I started Writings and Speech in Israelite and Ancient Near Eastern Prophecy. I actually read and blogged through this book over a year ago, but I did not think that I captured the essence of the book—in either my reading or my writing. As I look back at my old posts, I think that I absorbed more of the book than I thought, but I’ll still reread it because (1.) it won’t take me that long, since I’m reading 100 pages a day, and (2.) maybe I can solidify my understanding of certain issues in this particular reading. An issue that I have visited and revisited on this blog is writing and prophecy. Since people in the ancient world may have needed sponsors in order to be scribes, how did the writings of the anti-establishment prophets manage to survive and get written? This book actually tackles that question.
My impression, at this point, is that the prophetic books were organized in Israel’s exilic or post-exilic period. As far as I can tell, every author in this book so far assents to that point—even those who think that parts of them were written before the exile (such as R.E. Clements, who argues that Isaiah wrote a memoir, which we can detect within First Isaiah). That means that anti-monarchic, anti-cultic prophecies that were made before the exile—prophecies that probably would not be tolerated by the establishment—could have been written down during or after the exile, after the establishment had been destroyed or humbled, and the prophecies had been validated by events. The purposes of prophetic books could have included archiving or explaining the past (i.e., how Israel got to be in exile), religiously edifying and offering hope to the masses, or scribal education.
But how were the anti-establishment prophecies preserved? James Crenshaw argues that they were preserved orally by prophetic schools, for we see the importance of prophetic schools in the preservation of prophecy in such passages as Isaiah 8. But Philip Davies is skeptical about this. If a prophetic school preserved prophecy, then why is there such a dearth of legends about the literary prophets (i.e., Isaiah, Ezekiel, Obadiah, Joel, etc.)—the sorts of legends that we see regarding Elijah and Elisha, which many scholars have said reflect transmission within prophetic schools? On a similar note, Davies asks, why are many of the literary prophets unmentioned in the biblical historiographic books, if there is a long line of transmitted oral traditions about their sayings?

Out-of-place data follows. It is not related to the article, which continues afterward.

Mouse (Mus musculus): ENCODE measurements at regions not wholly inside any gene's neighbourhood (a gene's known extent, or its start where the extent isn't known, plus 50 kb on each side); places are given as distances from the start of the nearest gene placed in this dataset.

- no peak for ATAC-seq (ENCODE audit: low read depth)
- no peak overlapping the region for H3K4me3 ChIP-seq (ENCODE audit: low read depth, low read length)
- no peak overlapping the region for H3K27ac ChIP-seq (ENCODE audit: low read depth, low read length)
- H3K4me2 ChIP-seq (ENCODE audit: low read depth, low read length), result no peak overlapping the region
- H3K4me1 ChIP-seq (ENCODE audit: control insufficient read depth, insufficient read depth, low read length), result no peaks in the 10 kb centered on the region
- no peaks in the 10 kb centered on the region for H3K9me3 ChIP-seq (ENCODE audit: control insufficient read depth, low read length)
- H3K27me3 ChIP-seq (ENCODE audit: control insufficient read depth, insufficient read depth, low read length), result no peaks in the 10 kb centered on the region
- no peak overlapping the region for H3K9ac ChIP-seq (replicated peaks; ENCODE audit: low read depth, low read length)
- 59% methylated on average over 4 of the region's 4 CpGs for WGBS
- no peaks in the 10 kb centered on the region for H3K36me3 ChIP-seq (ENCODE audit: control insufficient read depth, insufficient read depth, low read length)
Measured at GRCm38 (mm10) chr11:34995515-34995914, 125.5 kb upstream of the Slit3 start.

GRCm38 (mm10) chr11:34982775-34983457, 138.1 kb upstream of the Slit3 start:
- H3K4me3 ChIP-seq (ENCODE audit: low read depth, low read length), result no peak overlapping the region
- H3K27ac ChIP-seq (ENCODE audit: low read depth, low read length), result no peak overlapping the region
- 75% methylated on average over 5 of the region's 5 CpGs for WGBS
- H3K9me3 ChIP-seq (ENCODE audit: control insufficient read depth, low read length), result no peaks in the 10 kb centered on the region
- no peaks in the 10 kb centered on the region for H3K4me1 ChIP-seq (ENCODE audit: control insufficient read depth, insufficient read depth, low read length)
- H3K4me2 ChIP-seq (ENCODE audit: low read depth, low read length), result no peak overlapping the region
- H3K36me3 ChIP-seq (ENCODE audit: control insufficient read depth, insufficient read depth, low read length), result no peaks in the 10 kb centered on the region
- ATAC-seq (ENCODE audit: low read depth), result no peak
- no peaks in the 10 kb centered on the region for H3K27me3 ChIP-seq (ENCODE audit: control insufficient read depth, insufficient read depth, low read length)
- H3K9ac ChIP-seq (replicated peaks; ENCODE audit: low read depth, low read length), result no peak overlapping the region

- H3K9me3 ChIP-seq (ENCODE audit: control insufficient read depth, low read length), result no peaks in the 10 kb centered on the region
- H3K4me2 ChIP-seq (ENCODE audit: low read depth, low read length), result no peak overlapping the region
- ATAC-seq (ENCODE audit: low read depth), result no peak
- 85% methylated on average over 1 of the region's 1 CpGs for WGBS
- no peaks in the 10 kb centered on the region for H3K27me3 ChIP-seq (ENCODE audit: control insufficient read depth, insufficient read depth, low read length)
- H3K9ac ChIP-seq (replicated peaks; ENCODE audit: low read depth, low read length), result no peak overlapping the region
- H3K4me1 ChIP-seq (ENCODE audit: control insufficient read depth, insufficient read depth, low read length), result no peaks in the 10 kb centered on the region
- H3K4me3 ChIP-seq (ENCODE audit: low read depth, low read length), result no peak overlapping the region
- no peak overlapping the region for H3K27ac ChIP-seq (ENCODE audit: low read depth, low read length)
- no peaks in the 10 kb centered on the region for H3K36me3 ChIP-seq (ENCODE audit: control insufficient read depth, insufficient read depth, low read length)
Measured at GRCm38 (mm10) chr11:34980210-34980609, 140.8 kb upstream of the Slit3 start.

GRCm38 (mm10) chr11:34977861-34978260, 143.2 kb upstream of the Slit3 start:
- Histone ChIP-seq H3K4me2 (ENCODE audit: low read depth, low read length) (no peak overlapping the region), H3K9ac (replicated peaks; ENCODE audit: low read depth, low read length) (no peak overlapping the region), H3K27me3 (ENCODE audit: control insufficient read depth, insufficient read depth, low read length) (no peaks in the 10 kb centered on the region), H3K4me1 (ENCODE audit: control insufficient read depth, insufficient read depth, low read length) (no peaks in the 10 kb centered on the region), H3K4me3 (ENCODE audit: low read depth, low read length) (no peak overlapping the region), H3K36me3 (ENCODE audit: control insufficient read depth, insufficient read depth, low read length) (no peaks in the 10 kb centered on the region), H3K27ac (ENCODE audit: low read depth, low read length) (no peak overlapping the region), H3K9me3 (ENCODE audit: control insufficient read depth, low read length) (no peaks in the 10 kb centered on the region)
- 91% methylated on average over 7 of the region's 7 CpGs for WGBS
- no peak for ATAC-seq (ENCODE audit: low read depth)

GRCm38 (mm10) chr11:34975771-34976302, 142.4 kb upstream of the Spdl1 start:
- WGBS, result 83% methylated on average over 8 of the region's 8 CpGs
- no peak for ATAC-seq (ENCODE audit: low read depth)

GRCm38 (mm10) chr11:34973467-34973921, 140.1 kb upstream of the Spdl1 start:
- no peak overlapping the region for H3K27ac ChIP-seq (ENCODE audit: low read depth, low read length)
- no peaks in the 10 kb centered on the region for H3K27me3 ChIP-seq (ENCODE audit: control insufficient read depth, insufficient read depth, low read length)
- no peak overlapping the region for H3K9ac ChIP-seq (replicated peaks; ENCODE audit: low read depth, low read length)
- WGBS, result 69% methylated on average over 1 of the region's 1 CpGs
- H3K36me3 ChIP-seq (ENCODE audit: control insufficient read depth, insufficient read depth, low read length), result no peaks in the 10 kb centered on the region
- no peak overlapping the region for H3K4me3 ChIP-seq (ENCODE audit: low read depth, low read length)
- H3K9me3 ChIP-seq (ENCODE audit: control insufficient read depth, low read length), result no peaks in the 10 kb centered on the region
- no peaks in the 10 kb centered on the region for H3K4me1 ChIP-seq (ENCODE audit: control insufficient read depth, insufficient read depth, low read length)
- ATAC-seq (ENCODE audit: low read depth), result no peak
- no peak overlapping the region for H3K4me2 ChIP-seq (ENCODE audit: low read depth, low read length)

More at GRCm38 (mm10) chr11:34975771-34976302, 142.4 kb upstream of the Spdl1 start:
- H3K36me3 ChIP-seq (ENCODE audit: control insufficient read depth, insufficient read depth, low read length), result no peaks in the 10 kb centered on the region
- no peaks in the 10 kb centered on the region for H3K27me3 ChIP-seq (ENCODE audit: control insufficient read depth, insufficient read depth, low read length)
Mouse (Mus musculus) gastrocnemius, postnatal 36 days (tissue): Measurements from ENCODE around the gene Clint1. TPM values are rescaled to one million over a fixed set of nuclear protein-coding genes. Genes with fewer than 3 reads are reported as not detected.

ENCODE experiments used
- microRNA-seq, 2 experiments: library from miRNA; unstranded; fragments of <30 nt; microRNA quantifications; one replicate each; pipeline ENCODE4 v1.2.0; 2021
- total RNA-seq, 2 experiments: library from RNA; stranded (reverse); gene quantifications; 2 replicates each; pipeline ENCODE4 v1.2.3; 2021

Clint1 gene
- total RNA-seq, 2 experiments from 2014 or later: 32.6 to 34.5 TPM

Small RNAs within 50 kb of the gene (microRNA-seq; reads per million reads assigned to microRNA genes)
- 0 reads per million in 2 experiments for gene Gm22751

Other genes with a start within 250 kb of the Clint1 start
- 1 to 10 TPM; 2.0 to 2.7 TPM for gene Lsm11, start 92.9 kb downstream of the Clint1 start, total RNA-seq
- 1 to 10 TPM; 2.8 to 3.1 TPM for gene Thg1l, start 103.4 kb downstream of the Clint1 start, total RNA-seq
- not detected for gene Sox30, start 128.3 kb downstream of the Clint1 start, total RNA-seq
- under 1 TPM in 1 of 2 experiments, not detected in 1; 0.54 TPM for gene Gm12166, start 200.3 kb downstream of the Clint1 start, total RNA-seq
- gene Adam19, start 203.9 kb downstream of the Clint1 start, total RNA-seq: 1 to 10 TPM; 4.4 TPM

Davies does not appear to dismiss the possibility that parts of what we see in the prophetic books go back to Judah’s pre-exilic period, however, for his thesis is that oracles (maybe even pre-exilic ones) were preserved in the sanctuary and collected together into books, some well-edited (such as the Book of Jeremiah), and some not well-edited and thus confusing. These oracles then were elaborated upon by scribes, who sought to clarify or give coherence to them, or even to assign them to certain times in Israel’s history. But Davies seems to be skeptical about the oracles being passed on within prophetic communities. Regarding the anti-establishment element of prophecies, Davies posits that scribes made social critiques by putting their own concerns into the mouths of ancient prophets—so that they wouldn’t get in trouble for directly attacking the establishment. At the same time, Davies maintains that elements of the prophetic writings manifest an establishment viewpoint—particularly in their support for an Israelite empire—and this comes from a scribal imprint.
A question that recurs in the book is whether or not we can identify oral elements in the prophetic writings. John Van Seters criticizes Robert Culley and Susan Niditch’s argument that we can, but I got a different impression from Culley’s essay from what Van Seters got. Granted, Culley and Niditch contended that an oral prophecy for the purpose of performance may have certain characteristics—such as repetition—yet they also appear to argue that written prophecy can imitate oral style. That coincides with Van Seters’ argument that written prophecy can imitate oral techniques, and that prophecy can be written down and yet be orally performed. Van Seters may be right in his interpretation of Culley and Niditch, for he is an experienced scholar. But, if Culley and Niditch are indeed saying what Van Seters says they are saying, then they are undermining their own arguments by some of the points that they themselves raise.